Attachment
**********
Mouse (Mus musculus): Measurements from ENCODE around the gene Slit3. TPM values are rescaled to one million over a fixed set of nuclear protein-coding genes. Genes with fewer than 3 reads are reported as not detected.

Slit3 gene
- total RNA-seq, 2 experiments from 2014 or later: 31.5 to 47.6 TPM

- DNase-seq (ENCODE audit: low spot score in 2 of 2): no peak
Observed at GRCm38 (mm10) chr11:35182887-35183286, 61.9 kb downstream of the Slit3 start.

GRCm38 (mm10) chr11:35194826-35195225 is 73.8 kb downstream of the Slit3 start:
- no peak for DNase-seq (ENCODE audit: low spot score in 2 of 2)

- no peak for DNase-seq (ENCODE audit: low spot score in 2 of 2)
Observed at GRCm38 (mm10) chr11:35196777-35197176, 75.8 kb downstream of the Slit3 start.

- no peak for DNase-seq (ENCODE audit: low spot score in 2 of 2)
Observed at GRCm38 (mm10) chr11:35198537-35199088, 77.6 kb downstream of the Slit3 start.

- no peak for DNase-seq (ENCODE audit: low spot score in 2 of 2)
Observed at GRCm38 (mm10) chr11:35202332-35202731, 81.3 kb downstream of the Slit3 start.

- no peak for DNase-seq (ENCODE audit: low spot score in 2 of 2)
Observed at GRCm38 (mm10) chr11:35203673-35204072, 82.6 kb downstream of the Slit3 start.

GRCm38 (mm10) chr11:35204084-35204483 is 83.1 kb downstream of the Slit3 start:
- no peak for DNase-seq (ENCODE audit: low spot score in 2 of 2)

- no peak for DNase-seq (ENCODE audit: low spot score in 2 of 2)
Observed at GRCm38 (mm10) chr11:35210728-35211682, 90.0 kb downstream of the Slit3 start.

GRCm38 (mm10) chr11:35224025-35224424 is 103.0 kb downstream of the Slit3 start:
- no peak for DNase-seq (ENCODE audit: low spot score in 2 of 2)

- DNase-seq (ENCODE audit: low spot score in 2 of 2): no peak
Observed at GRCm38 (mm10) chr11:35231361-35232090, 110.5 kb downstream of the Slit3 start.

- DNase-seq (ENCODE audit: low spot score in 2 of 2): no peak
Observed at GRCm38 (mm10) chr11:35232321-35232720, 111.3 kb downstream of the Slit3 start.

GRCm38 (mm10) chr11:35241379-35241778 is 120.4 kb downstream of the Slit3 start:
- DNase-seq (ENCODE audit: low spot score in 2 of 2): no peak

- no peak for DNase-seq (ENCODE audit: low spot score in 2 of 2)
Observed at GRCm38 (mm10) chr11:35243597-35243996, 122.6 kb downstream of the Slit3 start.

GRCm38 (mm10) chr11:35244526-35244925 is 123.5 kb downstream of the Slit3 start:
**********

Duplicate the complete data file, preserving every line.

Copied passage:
Mouse (Mus musculus): Measurements from ENCODE around the gene Slit3. TPM values are rescaled to one million over a fixed set of nuclear protein-coding genes. Genes with fewer than 3 reads are reported as not detected.

Slit3 gene
- total RNA-seq, 2 experiments from 2014 or later: 31.5 to 47.6 TPM

- DNase-seq (ENCODE audit: low spot score in 2 of 2): no peak
Observed at GRCm38 (mm10) chr11:35182887-35183286, 61.9 kb downstream of the Slit3 start.

GRCm38 (mm10) chr11:35194826-35195225 is 73.8 kb downstream of the Slit3 start:
- no peak for DNase-seq (ENCODE audit: low spot score in 2 of 2)

- no peak for DNase-seq (ENCODE audit: low spot score in 2 of 2)
Observed at GRCm38 (mm10) chr11:35196777-35197176, 75.8 kb downstream of the Slit3 start.

- no peak for DNase-seq (ENCODE audit: low spot score in 2 of 2)
Observed at GRCm38 (mm10) chr11:35198537-35199088, 77.6 kb downstream of the Slit3 start.

- no peak for DNase-seq (ENCODE audit: low spot score in 2 of 2)
Observed at GRCm38 (mm10) chr11:35202332-35202731, 81.3 kb downstream of the Slit3 start.

- no peak for DNase-seq (ENCODE audit: low spot score in 2 of 2)
Observed at GRCm38 (mm10) chr11:35203673-35204072, 82.6 kb downstream of the Slit3 start.

GRCm38 (mm10) chr11:35204084-35204483 is 83.1 kb downstream of the Slit3 start:
- no peak for DNase-seq (ENCODE audit: low spot score in 2 of 2)

- no peak for DNase-seq (ENCODE audit: low spot score in 2 of 2)
Observed at GRCm38 (mm10) chr11:35210728-35211682, 90.0 kb downstream of the Slit3 start.

GRCm38 (mm10) chr11:35224025-35224424 is 103.0 kb downstream of the Slit3 start:
- no peak for DNase-seq (ENCODE audit: low spot score in 2 of 2)

- DNase-seq (ENCODE audit: low spot score in 2 of 2): no peak
Observed at GRCm38 (mm10) chr11:35231361-35232090, 110.5 kb downstream of the Slit3 start.

- DNase-seq (ENCODE audit: low spot score in 2 of 2): no peak
Observed at GRCm38 (mm10) chr11:35232321-35232720, 111.3 kb downstream of the Slit3 start.

GRCm38 (mm10) chr11:35241379-35241778 is 120.4 kb downstream of the Slit3 start:
- DNase-seq (ENCODE audit: low spot score in 2 of 2): no peak

- no peak for DNase-seq (ENCODE audit: low spot score in 2 of 2)
Observed at GRCm38 (mm10) chr11:35243597-35243996, 122.6 kb downstream of the Slit3 start.

GRCm38 (mm10) chr11:35244526-35244925 is 123.5 kb downstream of the Slit3 start: